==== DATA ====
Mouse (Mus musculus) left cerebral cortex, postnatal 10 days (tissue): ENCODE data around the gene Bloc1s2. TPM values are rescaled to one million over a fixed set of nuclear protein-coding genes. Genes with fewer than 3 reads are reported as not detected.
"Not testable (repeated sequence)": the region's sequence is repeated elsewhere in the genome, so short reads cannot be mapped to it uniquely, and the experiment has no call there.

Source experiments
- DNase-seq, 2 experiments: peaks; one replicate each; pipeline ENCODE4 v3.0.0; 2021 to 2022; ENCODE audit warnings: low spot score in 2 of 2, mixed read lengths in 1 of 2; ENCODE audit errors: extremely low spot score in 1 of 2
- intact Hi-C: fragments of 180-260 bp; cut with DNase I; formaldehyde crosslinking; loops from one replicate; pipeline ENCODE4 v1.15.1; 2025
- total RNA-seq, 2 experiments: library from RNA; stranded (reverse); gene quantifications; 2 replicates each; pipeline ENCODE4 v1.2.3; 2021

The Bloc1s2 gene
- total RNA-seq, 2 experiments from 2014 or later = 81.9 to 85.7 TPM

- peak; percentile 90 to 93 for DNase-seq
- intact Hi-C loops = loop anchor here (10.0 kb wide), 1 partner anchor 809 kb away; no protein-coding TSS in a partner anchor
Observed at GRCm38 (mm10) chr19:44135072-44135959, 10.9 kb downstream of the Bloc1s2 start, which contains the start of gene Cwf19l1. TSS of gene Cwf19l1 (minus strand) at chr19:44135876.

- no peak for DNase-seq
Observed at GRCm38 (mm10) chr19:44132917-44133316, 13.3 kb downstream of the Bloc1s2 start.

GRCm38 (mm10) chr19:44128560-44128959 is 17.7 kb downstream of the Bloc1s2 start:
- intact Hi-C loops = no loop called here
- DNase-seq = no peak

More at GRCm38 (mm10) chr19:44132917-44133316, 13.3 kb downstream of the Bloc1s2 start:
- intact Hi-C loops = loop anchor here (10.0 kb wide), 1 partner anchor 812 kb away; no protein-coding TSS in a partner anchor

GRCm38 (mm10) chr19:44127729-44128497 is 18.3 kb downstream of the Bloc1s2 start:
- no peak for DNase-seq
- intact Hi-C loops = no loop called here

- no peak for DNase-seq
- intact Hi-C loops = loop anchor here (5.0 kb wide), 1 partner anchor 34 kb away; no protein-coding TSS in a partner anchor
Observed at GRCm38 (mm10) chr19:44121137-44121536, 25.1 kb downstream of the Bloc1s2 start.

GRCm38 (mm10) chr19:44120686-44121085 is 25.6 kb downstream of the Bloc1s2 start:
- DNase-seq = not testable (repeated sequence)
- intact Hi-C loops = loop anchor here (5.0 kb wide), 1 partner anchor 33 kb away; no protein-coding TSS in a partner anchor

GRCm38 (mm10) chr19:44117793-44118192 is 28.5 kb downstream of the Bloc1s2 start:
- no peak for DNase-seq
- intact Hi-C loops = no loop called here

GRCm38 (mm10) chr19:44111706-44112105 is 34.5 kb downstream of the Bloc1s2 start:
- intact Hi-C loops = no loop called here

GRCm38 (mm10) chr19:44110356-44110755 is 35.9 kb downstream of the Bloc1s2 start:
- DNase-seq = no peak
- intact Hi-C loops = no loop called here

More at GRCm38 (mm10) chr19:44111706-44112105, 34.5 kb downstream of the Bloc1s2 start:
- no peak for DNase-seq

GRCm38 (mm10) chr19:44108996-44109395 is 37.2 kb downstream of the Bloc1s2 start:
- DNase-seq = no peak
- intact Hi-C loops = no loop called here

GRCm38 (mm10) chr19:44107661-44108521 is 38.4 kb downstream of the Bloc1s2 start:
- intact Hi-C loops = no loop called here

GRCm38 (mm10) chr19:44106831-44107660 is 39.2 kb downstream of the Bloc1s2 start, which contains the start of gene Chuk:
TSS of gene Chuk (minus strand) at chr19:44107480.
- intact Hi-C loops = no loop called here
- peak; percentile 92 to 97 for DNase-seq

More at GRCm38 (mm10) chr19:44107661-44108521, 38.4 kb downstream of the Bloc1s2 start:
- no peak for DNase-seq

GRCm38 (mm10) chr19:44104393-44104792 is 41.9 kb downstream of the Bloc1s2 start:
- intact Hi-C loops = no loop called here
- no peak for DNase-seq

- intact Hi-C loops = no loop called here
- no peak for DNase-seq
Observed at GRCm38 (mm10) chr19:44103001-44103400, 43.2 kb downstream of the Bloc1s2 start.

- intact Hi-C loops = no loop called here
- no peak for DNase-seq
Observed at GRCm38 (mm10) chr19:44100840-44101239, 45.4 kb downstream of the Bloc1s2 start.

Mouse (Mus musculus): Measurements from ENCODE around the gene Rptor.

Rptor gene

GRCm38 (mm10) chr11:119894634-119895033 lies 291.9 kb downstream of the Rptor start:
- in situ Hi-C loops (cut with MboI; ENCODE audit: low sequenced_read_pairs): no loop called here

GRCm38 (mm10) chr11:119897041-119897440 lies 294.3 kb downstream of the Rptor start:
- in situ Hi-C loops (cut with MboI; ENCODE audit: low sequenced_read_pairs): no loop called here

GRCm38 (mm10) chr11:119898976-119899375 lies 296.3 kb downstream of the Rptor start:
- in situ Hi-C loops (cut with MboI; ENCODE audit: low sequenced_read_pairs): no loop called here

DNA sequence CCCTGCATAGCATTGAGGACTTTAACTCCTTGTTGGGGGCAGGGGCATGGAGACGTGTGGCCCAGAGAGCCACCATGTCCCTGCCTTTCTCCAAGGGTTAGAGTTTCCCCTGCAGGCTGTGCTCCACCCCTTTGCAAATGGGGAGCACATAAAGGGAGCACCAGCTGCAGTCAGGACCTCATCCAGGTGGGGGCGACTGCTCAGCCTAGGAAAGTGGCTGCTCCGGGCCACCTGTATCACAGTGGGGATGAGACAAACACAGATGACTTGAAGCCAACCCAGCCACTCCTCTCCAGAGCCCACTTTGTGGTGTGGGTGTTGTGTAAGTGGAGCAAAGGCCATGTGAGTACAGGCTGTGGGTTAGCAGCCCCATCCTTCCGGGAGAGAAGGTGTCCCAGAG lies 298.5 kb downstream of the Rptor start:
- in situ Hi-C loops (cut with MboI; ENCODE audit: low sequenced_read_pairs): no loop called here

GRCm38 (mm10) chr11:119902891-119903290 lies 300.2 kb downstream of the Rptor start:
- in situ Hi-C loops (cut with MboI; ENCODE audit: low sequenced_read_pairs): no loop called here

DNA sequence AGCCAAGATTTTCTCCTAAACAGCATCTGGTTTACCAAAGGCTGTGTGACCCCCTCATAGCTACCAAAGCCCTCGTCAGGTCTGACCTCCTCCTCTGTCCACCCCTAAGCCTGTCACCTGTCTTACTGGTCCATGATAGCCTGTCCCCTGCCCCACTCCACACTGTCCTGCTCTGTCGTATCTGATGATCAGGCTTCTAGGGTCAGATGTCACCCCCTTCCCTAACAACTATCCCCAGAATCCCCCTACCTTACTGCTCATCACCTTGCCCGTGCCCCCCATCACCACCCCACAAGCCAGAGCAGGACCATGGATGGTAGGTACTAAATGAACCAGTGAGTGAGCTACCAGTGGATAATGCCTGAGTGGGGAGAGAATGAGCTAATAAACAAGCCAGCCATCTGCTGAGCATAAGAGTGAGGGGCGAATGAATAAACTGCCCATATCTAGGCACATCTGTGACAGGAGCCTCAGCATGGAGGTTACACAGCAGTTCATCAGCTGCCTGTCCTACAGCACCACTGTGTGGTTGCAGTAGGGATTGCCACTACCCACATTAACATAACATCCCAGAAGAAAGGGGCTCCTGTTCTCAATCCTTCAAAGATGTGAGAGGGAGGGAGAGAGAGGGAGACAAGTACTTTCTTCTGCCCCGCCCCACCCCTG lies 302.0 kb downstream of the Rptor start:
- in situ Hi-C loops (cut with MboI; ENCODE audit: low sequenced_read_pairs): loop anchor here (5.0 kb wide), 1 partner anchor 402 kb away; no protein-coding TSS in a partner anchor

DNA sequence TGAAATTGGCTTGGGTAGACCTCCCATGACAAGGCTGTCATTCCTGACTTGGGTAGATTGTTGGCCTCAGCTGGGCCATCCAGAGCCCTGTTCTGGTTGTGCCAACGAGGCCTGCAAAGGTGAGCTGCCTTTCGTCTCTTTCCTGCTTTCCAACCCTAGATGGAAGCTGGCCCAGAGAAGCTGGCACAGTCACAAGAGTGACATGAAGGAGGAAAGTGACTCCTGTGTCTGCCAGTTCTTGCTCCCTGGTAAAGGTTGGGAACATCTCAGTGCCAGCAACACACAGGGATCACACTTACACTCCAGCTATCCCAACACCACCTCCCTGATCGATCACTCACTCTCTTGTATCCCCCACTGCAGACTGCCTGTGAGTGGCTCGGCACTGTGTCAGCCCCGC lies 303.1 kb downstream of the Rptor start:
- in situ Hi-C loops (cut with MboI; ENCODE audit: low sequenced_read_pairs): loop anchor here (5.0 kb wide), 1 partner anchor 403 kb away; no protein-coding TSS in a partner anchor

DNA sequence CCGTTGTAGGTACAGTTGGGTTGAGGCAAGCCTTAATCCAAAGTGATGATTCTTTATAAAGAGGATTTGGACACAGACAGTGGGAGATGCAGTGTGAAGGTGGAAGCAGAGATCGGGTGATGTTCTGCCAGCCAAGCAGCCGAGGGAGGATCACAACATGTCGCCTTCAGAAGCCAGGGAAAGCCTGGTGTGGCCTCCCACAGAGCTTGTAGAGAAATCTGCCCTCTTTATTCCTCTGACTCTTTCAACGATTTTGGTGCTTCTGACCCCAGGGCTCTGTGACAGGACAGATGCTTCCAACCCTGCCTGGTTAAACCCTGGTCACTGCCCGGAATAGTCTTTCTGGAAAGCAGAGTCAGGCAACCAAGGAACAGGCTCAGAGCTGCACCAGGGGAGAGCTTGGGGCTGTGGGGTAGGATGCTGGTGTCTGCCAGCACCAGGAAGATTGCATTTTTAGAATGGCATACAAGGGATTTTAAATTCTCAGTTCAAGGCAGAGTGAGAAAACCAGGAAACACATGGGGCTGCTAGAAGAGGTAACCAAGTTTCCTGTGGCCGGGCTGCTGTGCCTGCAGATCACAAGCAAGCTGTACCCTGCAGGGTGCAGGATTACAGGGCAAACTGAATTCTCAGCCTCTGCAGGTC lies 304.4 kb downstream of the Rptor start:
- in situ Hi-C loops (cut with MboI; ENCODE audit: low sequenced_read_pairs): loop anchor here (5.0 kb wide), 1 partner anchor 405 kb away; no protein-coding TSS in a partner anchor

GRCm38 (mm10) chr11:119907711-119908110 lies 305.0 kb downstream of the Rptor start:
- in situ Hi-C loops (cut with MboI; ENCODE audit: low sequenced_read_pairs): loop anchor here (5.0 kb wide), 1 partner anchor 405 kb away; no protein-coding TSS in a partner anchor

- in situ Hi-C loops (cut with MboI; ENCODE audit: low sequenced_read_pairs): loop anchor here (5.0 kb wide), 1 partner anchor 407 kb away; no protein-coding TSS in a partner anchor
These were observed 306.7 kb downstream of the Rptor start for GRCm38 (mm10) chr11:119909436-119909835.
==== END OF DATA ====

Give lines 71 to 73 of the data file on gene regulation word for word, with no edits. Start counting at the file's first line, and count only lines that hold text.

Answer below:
- in situ Hi-C loops (cut with MboI; ENCODE audit: low sequenced_read_pairs): loop anchor here (5.0 kb wide), 1 partner anchor 402 kb away; no protein-coding TSS in a partner anchor

DNA sequence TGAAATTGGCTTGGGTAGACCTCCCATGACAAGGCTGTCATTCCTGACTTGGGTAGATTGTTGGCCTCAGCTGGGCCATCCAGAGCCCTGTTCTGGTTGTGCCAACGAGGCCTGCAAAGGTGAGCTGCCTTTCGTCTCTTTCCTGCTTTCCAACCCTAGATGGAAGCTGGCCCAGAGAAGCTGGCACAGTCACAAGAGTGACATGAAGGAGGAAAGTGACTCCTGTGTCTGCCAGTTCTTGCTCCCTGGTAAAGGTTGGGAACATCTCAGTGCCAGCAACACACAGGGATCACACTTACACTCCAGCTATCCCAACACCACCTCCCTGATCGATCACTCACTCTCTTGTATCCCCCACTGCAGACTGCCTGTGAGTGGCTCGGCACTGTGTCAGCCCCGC lies 303.1 kb downstream of the Rptor start:
- in situ Hi-C loops (cut with MboI; ENCODE audit: low sequenced_read_pairs): loop anchor here (5.0 kb wide), 1 partner anchor 403 kb away; no protein-coding TSS in a partner anchor